I have just written a feature article for a chemistry magazine reporting on research into the synergistic effects of compounds present in wine that apparently enhance fruity or jam-like aromas even though the individual compounds themselves are present at levels below the detection limit of even the most sensitive nose. Analytical chemists have shown that these volatile compounds are certainly present and that the wine will taste different, usually worse (not so fruity nor aromatic), if they are not present in the mix. So, it could be that aeration or decanting leads to the evaporation of some of these compounds and thus negates the synergistic effects and so reduces the bouquet of the wine after it has been decanted. So, I stand by my debunking.

However (part 2).

I asked the researchers about this point and this is what they had to say:

“Evaporation of wines’ volatiles (at sub-thresholds levels for some compounds and also at levels higher than thresholds for others) during decanting and also when the wine stays in the glass for more than 10 minutes have a clear impact on the global aroma. Nevertheless, the most volatile volatiles are not necessary the most impacting from an organoleptic point of view. A lot of work must actually be done to confirm, but what is sure is that wine’s aroma is clearly modified by these facts. Is this aroma better or worst? That is the question… and it’s highly probable that, according to the wines, there is not a unique answer.”

I will update you on the details of the feature article once it’s been decanted by my editor.

Labradors, dirty socks and mustard

santa clawsA conversation on Facebook where I highlighted Freeny’s model of the internal organs of The Very Hungry Caterpillar, reminded me of an incident with our pet labrador that happened a couple of years ago.

She ate a pair of my wife’s dirty socks, thrown off in curled up form after a long walk, before we could stop her, we just saw the last threads of the pair being swallowed. Called the vet for advice. Better out than in, could cause intestinal torsion requiring surgery and an expensive overnight stay. Advice? Give her a tiny bit of mustard and it should make her vomit and thus regurgitate the socks. We should have known better…

After she had got through three jars of Colman’s English and one of that nice brown French delicatessen stuff with the whole seeds that goes so well with a rare beef steak, we gave up and took her to the vet for an emetic injection…87 quid and a bowl of socky dog puke stinking of mustard later and we were taking her home. Now, whenever I get the skillet out to flash fry a steak and open the door of the refrigerator, she’s there…drooling…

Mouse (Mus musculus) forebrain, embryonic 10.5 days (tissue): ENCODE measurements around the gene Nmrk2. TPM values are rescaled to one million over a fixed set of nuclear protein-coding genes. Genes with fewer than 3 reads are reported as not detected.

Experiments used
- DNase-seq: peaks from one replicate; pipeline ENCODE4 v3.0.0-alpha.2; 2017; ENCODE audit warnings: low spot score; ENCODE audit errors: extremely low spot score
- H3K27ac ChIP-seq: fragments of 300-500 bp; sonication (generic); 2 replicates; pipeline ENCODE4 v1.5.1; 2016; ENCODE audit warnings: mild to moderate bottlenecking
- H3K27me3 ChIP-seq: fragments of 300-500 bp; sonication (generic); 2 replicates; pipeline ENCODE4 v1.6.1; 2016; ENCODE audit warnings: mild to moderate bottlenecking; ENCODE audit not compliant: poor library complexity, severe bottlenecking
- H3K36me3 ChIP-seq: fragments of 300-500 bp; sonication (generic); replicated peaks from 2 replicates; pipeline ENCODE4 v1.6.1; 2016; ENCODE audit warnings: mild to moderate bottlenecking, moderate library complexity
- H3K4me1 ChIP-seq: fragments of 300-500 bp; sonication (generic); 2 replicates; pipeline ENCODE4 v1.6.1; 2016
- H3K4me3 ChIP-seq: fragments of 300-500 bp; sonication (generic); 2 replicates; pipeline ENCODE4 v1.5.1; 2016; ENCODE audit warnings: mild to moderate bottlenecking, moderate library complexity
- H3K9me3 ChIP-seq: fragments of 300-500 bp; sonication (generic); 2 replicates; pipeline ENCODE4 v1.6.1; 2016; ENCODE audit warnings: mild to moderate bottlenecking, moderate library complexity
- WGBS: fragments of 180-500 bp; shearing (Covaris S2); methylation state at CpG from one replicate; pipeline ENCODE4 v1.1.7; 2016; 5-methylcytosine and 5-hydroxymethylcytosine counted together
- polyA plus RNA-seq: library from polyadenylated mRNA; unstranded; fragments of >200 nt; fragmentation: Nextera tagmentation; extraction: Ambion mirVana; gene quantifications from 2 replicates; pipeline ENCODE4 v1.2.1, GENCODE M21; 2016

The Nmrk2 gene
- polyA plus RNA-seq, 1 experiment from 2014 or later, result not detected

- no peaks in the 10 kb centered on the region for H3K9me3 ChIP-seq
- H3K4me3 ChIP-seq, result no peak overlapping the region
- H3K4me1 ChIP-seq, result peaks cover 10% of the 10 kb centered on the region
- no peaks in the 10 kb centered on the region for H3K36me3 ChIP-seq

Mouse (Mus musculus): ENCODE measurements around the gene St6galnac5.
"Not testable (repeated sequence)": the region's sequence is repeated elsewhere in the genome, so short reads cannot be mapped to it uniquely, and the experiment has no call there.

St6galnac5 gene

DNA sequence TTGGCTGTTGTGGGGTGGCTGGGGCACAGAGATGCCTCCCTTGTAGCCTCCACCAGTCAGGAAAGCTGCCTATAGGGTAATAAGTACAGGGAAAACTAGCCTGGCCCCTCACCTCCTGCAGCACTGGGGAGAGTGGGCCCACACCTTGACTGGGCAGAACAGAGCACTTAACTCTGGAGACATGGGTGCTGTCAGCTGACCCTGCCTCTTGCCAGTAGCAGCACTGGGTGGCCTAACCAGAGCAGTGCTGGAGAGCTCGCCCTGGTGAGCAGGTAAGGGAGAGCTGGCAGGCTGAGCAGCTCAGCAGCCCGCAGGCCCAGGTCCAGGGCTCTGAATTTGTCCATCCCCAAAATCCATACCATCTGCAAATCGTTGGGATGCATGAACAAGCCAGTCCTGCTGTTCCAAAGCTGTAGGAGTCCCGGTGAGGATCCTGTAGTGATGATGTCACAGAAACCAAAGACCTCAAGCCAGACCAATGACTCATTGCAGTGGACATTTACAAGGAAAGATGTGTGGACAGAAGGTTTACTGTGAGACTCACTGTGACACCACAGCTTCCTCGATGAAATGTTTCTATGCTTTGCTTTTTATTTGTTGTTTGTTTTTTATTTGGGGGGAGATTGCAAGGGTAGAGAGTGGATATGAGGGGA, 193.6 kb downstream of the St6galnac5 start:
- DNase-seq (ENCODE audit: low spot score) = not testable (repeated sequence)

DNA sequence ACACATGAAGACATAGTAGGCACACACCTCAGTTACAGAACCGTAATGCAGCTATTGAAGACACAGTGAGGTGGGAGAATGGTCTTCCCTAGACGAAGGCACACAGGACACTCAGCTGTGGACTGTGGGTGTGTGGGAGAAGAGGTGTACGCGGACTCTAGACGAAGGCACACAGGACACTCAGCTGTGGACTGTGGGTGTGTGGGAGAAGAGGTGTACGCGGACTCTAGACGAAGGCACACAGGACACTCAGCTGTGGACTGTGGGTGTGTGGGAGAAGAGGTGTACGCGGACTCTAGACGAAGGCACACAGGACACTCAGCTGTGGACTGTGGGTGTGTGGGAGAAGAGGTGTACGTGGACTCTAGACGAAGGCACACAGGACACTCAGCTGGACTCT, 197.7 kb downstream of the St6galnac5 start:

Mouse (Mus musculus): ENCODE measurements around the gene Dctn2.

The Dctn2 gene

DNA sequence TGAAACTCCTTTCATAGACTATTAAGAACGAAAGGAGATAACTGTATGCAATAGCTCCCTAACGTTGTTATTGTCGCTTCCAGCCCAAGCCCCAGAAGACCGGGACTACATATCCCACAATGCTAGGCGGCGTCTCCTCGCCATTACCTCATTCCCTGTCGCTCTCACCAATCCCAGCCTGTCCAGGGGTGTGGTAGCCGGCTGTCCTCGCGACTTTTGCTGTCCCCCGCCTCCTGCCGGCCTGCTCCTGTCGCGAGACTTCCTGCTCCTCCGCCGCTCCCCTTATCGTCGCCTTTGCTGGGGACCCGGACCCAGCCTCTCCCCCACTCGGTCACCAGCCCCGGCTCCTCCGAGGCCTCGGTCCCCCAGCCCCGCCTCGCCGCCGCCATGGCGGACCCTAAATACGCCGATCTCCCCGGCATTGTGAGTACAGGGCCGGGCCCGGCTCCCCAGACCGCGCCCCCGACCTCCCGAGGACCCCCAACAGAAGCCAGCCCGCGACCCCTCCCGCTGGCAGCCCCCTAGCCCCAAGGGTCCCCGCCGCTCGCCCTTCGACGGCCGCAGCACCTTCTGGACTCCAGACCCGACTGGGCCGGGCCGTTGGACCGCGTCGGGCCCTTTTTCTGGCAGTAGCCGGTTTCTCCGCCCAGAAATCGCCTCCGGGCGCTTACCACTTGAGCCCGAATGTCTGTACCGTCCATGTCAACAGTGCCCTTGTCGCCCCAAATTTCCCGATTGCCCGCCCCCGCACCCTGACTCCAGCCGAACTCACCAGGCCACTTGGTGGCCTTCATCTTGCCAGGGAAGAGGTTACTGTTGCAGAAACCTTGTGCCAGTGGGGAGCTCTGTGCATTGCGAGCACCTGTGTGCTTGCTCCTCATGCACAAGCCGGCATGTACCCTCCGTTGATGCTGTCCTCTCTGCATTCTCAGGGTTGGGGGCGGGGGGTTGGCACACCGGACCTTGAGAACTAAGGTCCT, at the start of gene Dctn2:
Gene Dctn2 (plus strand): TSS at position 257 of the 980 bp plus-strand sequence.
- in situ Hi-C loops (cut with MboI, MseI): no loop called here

Labradors. Bah.

Breaking scandal at the BBC

UPDATE: This has ended up being one of the most popular Sciencebase blog posts and garnered almost 100 retweets. Despite this, the BBC is yet to hex their oct. Bizarre really, they spent several minutes on Radio4 Today discussing how to genetically modify Brussels sprouts to avoid stinky farts but they cannot get their crystalline water symmetry right…

This is a disgrace. Octagonal snow flake (actually a snow crystal) on BBC’s 2012 Christmas ident. Snowflakes abide by hexagonal symmetry due to crystal packing characteristics of water molecules in ice. As they would know if they’d read Deceived Wisdom. Hasn’t there been enough scandal at The Beeb this year without this?

Alchemist chemistry news roundup

The Alchemist muses on materials and their potential this week as well as thinking beyond oil. There are also analytical developments that could help with monitoring difficult to access tumors and a new tiered approach to determining whether new chemicals will be potentially harmful endocrine disruptors. Japanese chemists have built a conformation simulator and finally there is a right royal reward for a US chemist.

via The Alchemist Newsletter: Dec 12, 2012 – Welcome to ChemWeb.

Slo-Mo Slinkies

I’ve mentioned this bizarre-seeming effect in which a Slinky seems to defy gravity. It doesn’t, of course, it just takes a finite time for the “fact” that the top is no longer supported to reach the bottom and the whole spring to hit the deck. Researcher discusses it in terms of information and signals, which it is, but it is simply that the upper part of the spring is still suspending the lower part until the kinetic energy generated from the potential energy of suspension in a gravitational field reaches the lower part.